Decoding Danny MacAskill (Biker)

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Meet 23-year-old Danny MacAskill of Edinburgh, Scotland. He is, as one commentator put it, ridonkulously talented. The sheer creativity is off the charts. (Who else would do the ride-atop-the-spiky fence thing?)

What’s cooler is to think about how MacAskill built those circuits.  

We’re seeing the result of 12 years of hard, deep practice (see this BBC article for details). MacAskill practiced several hours each day (10,000 hours, anyone?). Most of all, however, this kid is extremely skilled at persistence.

That sounds weird–to be skilled at persistence. But consider this: for the opening trick–the ride along the spiky fence–MacAskill practiced for eight hours before he got it right. Eight hours.

How many people would do that? You’d think after seven hours and 45 minutes, most of us might have said, “You know, this one might not be possible after all.”) Persistence is a skill circuit like any other–one that MacAskill has practiced a lot.  

This reminds me of the time I was about seven and my brothers and I built a plywood jump at the bottom of our driveway. I had a red Schwinn with a sparkly silver seat–hot stuff. The first jump I caught maybe four whole inches of air, and was pretty sure I was going to be the next Evel Knievel. The second jump I biffed pretty bad, nearly got hit by a car, and then we decided to play in the backyard instead. Persistently, I’m sure.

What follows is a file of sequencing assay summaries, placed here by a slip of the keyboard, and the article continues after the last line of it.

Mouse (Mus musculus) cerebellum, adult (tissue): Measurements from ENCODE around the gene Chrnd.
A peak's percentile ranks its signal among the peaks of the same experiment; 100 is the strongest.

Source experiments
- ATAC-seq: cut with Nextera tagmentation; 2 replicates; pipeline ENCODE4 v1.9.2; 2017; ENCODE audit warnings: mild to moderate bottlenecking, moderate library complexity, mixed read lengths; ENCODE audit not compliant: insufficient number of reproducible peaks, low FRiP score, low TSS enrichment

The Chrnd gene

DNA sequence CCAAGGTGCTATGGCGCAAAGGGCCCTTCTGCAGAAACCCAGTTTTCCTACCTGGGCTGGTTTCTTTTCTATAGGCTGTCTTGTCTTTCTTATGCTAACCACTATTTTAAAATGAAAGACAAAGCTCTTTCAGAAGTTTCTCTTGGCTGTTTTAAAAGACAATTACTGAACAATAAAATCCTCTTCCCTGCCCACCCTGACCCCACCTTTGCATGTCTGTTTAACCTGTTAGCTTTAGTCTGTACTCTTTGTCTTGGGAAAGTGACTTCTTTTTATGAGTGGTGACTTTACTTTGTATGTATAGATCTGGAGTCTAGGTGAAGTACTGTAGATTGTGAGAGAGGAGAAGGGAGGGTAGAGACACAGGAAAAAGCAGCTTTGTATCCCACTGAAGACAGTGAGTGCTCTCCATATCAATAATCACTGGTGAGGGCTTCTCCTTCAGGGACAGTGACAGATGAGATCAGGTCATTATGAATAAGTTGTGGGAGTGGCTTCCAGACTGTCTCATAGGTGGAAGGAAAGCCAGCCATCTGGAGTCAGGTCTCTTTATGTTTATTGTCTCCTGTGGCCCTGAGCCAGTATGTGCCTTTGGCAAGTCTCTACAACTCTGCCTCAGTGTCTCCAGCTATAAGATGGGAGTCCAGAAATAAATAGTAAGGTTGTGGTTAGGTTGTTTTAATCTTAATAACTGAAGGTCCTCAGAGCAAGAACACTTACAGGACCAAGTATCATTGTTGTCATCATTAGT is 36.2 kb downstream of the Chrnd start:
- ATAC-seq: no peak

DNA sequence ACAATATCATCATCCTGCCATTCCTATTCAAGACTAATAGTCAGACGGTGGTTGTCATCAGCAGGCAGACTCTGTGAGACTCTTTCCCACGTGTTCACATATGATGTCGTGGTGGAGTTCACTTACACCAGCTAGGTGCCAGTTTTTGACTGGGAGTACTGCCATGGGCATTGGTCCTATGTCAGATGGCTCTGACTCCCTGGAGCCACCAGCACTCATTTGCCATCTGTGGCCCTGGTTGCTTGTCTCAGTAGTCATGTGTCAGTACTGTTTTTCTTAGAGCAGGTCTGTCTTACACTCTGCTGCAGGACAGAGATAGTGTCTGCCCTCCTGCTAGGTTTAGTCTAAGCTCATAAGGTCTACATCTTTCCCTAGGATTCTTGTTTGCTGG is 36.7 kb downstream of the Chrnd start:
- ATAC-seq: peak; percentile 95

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4 Responses to “Decoding Danny MacAskill (Biker)”

  1. Jeff says:

    Jeez. Can’t imagine the pain of all the failures along the way.

  2. Tracy Koehler says:

    I’m glad you didn’t persist with the bike thing, Dan. If you had, you may not have become a writer, and if you hadn’t become a writer, you wouldn’t have written The Talent Code. (And if you hadn’t written The Talent Code, you wouldn’t have created this web site…and I wouldn’t be typing this comment right now. Yep, Dan — because you sucked at jumping your bike, and you refused to practice, entire destinies were altered. Which makes the bowl of Fruity Pebbles I’m about to eat seem almost mystical. At any rate, I’m glad you became a writer. I’m salivating over the release of the book. And yes, I’m sure it’s the book and not the cereal…)

  3. Al Tinat says:

    I have already read The Talent Code and myself have noticed that have been applying the 10,000 hrs of deep practice automatically with areas such as Yoga, poetry, acting, etc. The results speak for themselves.

    My 10 yr old daughter has started practicing violin at the age of 5 and by the age of 8 started the 3hr deep practice/7days per wk and is already a virtuoso Violinist. I fully agree with the notion that talent is just the beginning for the ultimate talent is practicing hard and being persistence. There are millions of talented people who never made it due to lack of stamina and hard work.

  4. Al Tinat says:

    P.S.Should be -being persistent- up there! Being detail oriented takes also practice.Lol

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